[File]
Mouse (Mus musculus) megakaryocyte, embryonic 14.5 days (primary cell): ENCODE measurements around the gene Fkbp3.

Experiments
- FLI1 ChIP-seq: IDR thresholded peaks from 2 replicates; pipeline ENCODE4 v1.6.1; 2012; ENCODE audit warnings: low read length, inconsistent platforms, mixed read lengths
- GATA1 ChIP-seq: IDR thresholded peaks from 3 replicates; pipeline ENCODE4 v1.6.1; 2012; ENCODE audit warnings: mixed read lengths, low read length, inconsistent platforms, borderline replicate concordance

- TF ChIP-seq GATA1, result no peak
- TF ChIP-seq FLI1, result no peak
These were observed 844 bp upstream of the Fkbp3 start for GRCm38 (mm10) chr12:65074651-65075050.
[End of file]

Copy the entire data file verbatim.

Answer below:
Mouse (Mus musculus) megakaryocyte, embryonic 14.5 days (primary cell): ENCODE measurements around the gene Fkbp3.

Experiments
- FLI1 ChIP-seq: IDR thresholded peaks from 2 replicates; pipeline ENCODE4 v1.6.1; 2012; ENCODE audit warnings: low read length, inconsistent platforms, mixed read lengths
- GATA1 ChIP-seq: IDR thresholded peaks from 3 replicates; pipeline ENCODE4 v1.6.1; 2012; ENCODE audit warnings: mixed read lengths, low read length, inconsistent platforms, borderline replicate concordance

- TF ChIP-seq GATA1, result no peak
- TF ChIP-seq FLI1, result no peak
These were observed 844 bp upstream of the Fkbp3 start for GRCm38 (mm10) chr12:65074651-65075050.